Unplugged: Holiday Guide 2014

unplugged_titleGive the gift of face to face time with a boardgame.  It’s time once again for me to preach to the masses on the greatness of boardgaming.  Nothing beats the social aspect of in-person gaming with friends.  Last year’s run-down of recommended boardgames was a great success.  Here again are some great examples of boardgames to get you and your family gaming.  You might not find all these titles at your local mega-mart but many can be found online or in a friendly local game store.  Those new to the world of boardgaming may find a bit of a sticker shock as some games are pricier than new release video games, but good boardgames will provide many more hours of entertainment than most video games.  Boardgames are also relatively timeless so they can be pulled out years from now and provide the same level of enjoyment.  In that vein, feel free to delve into some past year’s guides for  2012, 2010, or 2009.  For each game I’ve provided the number of players, retail price, and expected time for one game.  Note that often these games can be found for 20-40% less than the MSRP.


Games suitable for kids old enough to sit still and play, but contain enough interesting activity to entertain adults.

coconutsCoconuts  (2-4p, $36, 20 min)
Possibly my favorite game of the year, this crazy dexterity game has players taking turns to use catapult monkeys to launch Milk-dud sized plastic coconuts into cups in the center of the board.  Success allows one to claim a cup for their own stack.  First to six cups wins, but watch out for players gunning for your own cups rather than the center ones.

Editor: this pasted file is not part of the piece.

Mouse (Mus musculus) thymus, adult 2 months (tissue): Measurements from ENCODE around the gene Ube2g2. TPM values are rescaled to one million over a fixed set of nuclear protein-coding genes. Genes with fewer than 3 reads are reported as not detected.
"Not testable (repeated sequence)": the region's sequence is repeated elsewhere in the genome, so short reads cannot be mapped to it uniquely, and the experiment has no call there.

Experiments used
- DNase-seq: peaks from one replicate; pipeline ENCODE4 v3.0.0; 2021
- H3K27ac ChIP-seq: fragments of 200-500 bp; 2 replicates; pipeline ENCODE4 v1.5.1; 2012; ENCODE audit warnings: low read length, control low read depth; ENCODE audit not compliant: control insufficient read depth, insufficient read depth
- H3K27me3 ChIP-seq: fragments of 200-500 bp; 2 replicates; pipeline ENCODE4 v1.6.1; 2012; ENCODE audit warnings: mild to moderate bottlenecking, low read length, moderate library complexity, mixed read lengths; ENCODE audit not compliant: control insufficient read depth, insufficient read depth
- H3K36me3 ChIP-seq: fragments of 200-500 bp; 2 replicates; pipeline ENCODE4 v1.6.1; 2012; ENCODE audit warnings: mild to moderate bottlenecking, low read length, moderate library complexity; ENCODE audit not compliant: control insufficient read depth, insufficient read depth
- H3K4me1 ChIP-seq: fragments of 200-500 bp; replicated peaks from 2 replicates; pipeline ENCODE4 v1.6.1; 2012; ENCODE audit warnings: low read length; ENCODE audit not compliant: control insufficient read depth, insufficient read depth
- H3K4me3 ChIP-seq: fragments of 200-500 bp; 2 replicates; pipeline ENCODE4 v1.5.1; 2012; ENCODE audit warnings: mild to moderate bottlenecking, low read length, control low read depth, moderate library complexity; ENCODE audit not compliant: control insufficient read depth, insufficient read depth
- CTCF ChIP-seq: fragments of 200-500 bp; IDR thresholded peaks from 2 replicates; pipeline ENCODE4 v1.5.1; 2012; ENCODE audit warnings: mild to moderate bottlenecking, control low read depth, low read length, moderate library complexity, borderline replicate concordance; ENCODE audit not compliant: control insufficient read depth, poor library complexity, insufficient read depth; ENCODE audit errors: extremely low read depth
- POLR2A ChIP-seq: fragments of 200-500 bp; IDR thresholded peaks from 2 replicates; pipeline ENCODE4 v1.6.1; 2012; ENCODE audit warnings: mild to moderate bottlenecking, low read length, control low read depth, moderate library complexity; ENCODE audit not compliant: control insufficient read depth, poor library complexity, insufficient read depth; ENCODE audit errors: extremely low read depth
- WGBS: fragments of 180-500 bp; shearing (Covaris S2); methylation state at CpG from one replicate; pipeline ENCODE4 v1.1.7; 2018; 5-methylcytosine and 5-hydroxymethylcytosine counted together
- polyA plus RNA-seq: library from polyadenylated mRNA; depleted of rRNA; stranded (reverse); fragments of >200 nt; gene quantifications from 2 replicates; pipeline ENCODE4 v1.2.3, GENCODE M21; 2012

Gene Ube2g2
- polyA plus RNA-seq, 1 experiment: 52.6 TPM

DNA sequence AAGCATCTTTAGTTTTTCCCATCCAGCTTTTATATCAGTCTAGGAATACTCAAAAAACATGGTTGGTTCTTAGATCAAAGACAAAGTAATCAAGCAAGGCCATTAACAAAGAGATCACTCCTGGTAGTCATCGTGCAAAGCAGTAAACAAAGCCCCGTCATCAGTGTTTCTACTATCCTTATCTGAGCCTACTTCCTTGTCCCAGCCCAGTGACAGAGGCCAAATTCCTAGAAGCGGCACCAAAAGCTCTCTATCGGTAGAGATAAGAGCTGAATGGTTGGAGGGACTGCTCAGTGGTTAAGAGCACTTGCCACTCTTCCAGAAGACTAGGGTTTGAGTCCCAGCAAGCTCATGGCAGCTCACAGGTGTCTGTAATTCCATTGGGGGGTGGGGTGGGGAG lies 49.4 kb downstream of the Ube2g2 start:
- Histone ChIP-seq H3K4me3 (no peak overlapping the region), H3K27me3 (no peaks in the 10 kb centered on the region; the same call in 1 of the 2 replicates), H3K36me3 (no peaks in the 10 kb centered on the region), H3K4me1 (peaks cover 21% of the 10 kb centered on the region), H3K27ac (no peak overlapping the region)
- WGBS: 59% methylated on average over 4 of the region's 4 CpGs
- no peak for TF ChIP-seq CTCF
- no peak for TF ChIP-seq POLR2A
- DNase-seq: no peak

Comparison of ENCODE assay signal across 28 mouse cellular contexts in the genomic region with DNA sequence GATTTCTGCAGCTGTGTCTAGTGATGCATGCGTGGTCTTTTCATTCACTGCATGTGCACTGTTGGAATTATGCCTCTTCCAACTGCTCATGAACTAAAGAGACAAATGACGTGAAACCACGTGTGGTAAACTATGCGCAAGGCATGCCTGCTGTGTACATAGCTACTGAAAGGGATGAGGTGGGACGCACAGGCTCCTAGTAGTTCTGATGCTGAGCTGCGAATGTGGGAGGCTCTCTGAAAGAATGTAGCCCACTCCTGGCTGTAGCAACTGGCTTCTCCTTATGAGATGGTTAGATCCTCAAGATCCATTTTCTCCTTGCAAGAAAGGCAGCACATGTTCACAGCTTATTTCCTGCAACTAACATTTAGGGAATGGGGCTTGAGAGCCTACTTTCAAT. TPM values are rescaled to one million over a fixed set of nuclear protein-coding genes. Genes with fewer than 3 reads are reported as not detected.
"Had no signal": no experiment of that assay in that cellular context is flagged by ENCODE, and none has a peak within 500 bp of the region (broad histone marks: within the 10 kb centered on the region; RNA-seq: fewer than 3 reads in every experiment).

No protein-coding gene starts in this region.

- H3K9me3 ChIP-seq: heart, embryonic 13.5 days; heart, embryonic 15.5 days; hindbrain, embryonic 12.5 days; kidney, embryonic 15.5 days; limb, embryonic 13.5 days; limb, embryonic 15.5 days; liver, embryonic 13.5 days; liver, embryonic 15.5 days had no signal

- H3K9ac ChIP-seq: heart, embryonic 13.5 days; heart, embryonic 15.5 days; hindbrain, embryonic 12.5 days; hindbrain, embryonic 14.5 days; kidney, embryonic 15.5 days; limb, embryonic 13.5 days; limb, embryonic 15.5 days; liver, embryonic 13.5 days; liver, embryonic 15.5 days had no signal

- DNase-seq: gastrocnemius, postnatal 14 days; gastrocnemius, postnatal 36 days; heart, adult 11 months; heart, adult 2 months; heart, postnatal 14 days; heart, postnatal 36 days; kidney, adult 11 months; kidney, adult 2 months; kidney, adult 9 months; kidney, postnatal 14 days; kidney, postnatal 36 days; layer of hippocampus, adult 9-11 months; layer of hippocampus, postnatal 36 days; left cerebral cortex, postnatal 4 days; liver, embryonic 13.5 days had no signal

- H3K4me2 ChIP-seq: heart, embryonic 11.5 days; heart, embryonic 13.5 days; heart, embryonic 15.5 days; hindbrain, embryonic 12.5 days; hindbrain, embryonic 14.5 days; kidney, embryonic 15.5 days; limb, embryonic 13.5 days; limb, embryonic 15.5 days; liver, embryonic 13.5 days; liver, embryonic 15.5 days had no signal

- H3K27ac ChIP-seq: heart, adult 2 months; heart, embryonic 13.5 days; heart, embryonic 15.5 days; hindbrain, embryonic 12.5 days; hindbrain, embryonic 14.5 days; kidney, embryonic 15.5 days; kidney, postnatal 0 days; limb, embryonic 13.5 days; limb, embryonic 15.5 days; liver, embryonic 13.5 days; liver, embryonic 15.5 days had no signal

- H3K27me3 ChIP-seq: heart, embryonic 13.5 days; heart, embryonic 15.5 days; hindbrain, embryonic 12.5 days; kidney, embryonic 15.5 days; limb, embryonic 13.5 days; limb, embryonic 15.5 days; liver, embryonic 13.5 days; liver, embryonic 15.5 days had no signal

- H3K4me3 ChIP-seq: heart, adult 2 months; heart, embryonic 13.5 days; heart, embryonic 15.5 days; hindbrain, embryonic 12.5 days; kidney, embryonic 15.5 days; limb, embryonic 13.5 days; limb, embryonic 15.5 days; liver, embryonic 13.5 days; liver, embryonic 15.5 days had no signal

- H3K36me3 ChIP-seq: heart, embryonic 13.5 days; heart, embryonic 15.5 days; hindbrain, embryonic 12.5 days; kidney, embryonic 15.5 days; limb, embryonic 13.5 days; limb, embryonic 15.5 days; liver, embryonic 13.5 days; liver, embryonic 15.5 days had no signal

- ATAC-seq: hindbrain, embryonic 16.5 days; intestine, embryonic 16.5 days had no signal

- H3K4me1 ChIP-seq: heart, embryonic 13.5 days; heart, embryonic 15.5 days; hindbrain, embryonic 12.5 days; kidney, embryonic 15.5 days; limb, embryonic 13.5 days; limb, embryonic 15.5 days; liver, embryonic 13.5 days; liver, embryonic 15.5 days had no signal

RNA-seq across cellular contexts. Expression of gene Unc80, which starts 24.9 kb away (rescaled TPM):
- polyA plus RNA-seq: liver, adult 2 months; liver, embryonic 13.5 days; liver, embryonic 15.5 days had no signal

catan junior board

Catan: Junior (2-4p, $30, 50 min)
Perhaps the best-known modern boardgame is Settlers of Catan.  This edition slims down the game play with kinder, gentler rules and fewer “fiddly bits”.  Players try to build pirate bases linked by ships (instead of roads.)  A great game for kids as young as 4, it serves as a great stepping stone to the full Settlers of Catan game.



pirates blast

Pirate’s Blast (2p, $20, 10 min)

You haven’t experienced all that kid games have to offer until you’ve spent a few minutes trying to fight off your opponent using basting bulb powered cannons.  Each player has rubber “basting” bulb used to “puff” their pirate ship around the game area.  After each turn, the opponent gets to try to shoot the enemy ship via a small wooden cube loaded into a cannon and “launched” via a puff of air from their bulb.  If the enemy ship avoids contact, they get another turn.  Play proceeds until one player manages to tag their opponents island enough times to steal all their treasure.


The more, the merrier!  Here are a few games that can accommodate at least 6 players and, unlike some games, tend to be more fun with more players.

dixit journey cardsDixit (3-6p <or 3-6 teams>, $35, 30 min)
A great twist on the classic Apples to Apples.  One player (the story-teller) draws a beautifully illustrated card from a deck and then makes up a phrase to describe a single it.   Players then select one of their cards they think best matches the phrase.  All the cards are placed in the center and players try to guess which card is the storyteller’s.  The cards are beautiful and have an amazing variety of evocative images.